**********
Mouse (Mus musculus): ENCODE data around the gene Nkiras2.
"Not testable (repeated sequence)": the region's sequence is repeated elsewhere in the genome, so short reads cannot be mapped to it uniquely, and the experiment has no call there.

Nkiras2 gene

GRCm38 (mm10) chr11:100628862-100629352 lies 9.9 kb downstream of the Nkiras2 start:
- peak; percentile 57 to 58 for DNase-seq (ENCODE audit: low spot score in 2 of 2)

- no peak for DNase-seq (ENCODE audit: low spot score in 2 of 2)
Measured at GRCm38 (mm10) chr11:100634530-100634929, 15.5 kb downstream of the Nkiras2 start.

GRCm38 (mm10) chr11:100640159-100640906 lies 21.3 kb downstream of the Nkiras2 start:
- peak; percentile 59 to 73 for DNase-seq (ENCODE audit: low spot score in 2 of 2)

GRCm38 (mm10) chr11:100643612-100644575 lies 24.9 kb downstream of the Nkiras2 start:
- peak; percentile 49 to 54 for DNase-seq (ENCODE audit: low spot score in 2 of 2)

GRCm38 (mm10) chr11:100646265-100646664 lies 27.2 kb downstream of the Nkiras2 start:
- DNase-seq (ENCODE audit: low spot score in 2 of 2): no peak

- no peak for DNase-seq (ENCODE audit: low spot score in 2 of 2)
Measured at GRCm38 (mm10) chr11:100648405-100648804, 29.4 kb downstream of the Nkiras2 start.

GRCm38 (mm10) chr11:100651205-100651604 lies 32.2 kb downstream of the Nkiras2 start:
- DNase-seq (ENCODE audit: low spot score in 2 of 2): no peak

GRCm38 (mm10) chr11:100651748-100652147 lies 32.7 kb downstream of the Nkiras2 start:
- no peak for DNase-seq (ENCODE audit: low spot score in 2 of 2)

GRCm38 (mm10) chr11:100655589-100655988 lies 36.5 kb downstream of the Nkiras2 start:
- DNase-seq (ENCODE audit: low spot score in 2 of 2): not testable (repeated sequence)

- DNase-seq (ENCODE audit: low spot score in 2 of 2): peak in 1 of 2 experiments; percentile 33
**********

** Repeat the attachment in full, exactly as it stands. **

Mouse (Mus musculus): ENCODE data around the gene Nkiras2.
"Not testable (repeated sequence)": the region's sequence is repeated elsewhere in the genome, so short reads cannot be mapped to it uniquely, and the experiment has no call there.

Nkiras2 gene

GRCm38 (mm10) chr11:100628862-100629352 lies 9.9 kb downstream of the Nkiras2 start:
- peak; percentile 57 to 58 for DNase-seq (ENCODE audit: low spot score in 2 of 2)

- no peak for DNase-seq (ENCODE audit: low spot score in 2 of 2)
Measured at GRCm38 (mm10) chr11:100634530-100634929, 15.5 kb downstream of the Nkiras2 start.

GRCm38 (mm10) chr11:100640159-100640906 lies 21.3 kb downstream of the Nkiras2 start:
- peak; percentile 59 to 73 for DNase-seq (ENCODE audit: low spot score in 2 of 2)

GRCm38 (mm10) chr11:100643612-100644575 lies 24.9 kb downstream of the Nkiras2 start:
- peak; percentile 49 to 54 for DNase-seq (ENCODE audit: low spot score in 2 of 2)

GRCm38 (mm10) chr11:100646265-100646664 lies 27.2 kb downstream of the Nkiras2 start:
- DNase-seq (ENCODE audit: low spot score in 2 of 2): no peak

- no peak for DNase-seq (ENCODE audit: low spot score in 2 of 2)
Measured at GRCm38 (mm10) chr11:100648405-100648804, 29.4 kb downstream of the Nkiras2 start.

GRCm38 (mm10) chr11:100651205-100651604 lies 32.2 kb downstream of the Nkiras2 start:
- DNase-seq (ENCODE audit: low spot score in 2 of 2): no peak

GRCm38 (mm10) chr11:100651748-100652147 lies 32.7 kb downstream of the Nkiras2 start:
- no peak for DNase-seq (ENCODE audit: low spot score in 2 of 2)

GRCm38 (mm10) chr11:100655589-100655988 lies 36.5 kb downstream of the Nkiras2 start:
- DNase-seq (ENCODE audit: low spot score in 2 of 2): not testable (repeated sequence)

- DNase-seq (ENCODE audit: low spot score in 2 of 2): peak in 1 of 2 experiments; percentile 33